Breathing and Meditations for Stress Relief


You have a gift, totally free, which can relieve stress, is anti-aging, enhances your immune system, and assists in regulating your emotions: BREATHING SLOWLY AND DEEPLY.

When you take control of your breath and begin to breathe more slowly and deeply, you can  calm yourself and others around you.  Long, slow, deep breathing, also called Belly Breathing by Dr. James Gordon, founder of the Center for Mind-Body Medicine, is the simpliest stress relieving use of the breath.  As you breathe in, imagine gently blowing up a balloon in your belly, expanding your belly button out.  As you breathe out, gently pull your belly button back toward your spine and flatten your tummy.  Another way to learn the technique is to lie down on your back, placing one hand on your chest and the other on your belly button.  Practice breathing in, moving the hand on your belly button out (inhale) and back (exhale).Once you have the basic idea, be more relaxed and gentle, allowing the breath to come and go without tensing up, trying to 'do it right'.  As you continue to practice slowing down your breath and calming yourself down (engaging your parasympathetic part of the autonomic nervous system for quiet states), you may use it throughout the day.  Instead of becoming upset waiting in traffic or standing in line, use that time to "breathe in, breathe out" as Thich Nhat Hanh, a leading teacher of meditation and becoming peaceful, recommends in Peace is Every Step. By  practicing with frequent, daily awareness of belly breathing to calm yourself, this tool is then ready when you are in a stressful situation, so you can stay calm even with deadlines, noise and angry people yelling at you.  Talk about how to lower the costs of health care!  Free and always available, practice throught the day, breathing more slowly.

Herbert Benson, M.D. of Harvard, who many years ago published The Relaxation Response , teaches long slow deep breathing or meditation to very poor people in a hospital in Boston.  He asks them to inhale, exhale with long, slow deep breathing for twenty minutes daily.  He reports that consistency in the relaxation response assists these patients to reduce high blood pressure and take less mediciine (with their doctors supervision) over several months of consistent practice.  Often,when I recommend it, a person may say,' I tried it once and it didn't work', thus abandoning through impatience and low motivation to practice one of the most recommended interventions to reduce anxiety and relieve stress and insomnia.  It is also free! Some say it takes two weeks, others say forty days to establish a new habit.  Begin a few minutes a day, maybe at certain times, like before sleep, or at a break at work.  Slowing your breath down becomes natural and calming.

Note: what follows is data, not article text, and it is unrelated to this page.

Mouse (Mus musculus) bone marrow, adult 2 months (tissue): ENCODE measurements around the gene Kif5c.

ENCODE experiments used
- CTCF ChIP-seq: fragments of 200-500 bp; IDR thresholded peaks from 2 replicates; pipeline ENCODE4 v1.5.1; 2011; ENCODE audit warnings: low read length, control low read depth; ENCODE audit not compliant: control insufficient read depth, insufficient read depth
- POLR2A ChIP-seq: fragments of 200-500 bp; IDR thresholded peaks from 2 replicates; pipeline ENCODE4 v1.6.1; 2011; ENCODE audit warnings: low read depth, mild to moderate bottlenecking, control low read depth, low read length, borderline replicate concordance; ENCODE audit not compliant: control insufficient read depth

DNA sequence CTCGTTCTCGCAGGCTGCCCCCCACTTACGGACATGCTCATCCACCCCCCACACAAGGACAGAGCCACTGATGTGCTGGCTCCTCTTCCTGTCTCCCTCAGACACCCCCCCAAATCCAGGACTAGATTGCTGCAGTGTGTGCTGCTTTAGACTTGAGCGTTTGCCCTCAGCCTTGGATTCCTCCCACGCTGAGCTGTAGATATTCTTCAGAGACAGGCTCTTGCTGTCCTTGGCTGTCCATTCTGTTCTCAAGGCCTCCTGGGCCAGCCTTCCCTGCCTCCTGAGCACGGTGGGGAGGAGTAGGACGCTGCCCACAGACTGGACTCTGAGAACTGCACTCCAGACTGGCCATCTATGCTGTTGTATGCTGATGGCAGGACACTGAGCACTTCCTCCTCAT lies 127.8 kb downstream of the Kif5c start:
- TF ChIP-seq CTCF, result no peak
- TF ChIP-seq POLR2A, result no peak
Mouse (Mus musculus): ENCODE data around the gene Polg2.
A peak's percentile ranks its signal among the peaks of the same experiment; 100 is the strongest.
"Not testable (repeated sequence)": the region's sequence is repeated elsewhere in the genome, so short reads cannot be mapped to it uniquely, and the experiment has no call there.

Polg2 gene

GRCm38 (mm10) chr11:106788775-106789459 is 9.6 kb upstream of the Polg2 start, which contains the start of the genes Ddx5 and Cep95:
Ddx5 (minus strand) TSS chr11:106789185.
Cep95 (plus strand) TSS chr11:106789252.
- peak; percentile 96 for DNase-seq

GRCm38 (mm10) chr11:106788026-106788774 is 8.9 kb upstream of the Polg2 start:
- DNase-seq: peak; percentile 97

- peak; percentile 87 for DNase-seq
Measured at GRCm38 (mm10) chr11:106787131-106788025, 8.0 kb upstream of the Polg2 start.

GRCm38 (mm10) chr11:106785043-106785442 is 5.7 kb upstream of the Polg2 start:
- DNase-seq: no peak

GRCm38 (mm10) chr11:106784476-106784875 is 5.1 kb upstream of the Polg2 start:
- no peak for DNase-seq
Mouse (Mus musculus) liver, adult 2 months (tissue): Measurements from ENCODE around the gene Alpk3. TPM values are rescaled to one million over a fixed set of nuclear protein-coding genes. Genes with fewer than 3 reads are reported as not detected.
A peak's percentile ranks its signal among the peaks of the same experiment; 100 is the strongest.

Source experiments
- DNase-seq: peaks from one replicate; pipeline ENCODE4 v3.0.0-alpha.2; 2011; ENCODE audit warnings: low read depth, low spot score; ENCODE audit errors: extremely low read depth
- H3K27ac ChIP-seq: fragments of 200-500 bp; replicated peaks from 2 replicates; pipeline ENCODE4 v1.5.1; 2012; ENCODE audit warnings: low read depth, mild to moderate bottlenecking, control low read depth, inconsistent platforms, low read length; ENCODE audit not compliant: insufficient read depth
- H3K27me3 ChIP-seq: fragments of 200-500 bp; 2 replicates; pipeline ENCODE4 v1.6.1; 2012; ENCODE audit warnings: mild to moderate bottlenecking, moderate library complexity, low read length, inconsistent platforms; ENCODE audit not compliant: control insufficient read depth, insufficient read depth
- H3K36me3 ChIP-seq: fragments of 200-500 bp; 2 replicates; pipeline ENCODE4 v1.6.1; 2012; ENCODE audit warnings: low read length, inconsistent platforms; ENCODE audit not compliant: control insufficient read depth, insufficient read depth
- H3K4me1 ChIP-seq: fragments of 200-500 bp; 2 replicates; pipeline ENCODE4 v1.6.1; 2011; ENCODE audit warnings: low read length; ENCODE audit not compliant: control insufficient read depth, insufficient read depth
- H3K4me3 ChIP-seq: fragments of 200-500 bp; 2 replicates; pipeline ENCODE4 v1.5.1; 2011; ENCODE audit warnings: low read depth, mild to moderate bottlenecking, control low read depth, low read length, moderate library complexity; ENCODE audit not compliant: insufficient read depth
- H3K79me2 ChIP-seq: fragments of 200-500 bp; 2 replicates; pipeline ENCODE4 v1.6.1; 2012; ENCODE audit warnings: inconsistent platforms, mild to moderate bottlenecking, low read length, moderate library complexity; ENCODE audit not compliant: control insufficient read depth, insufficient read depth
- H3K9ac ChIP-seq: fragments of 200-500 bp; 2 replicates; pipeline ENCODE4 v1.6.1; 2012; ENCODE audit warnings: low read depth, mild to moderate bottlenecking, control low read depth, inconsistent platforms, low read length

Breathing for calming and staying healthy, both mentally and physically is also a key component in meditation.  There are hundreds of ways to meditate, so if you learned one and became discouraged, you may want to try again, taking advantage of the long slow deep breathwork, described above.  Some people use music or activity such as dance to meditate while in motion.  Allowing yourself to relax and quiet your mind relieves anxiety and depression.  In both, people may have trouble concentrating and be unable to turn off constant, rapid or racing thoughts.  Refocusing your attention to simple sensory aspects, such as the way your breath sounds entering your nose, or the way your chest wall muscles stretch and relax as you gently slow your breath , allows 'changing your mental channel'.  To further quiet your mind, you can replace the worried or depressed thoughts with phrases such as: "Breathing in, I am calm" or just: "Breathe In" on inhaling and "Breathe out" on exhaling.  By putting soothing, repetitive words in your mind along with slowing your breath, you can change your mental state from anxiety or depression.

To learn more about alleviating anxiety, depression and stress by learning to meditate, watch free UTUBE videos of a renowned expert on Mindfulness Meditation, Jon Kabat-Zinn.

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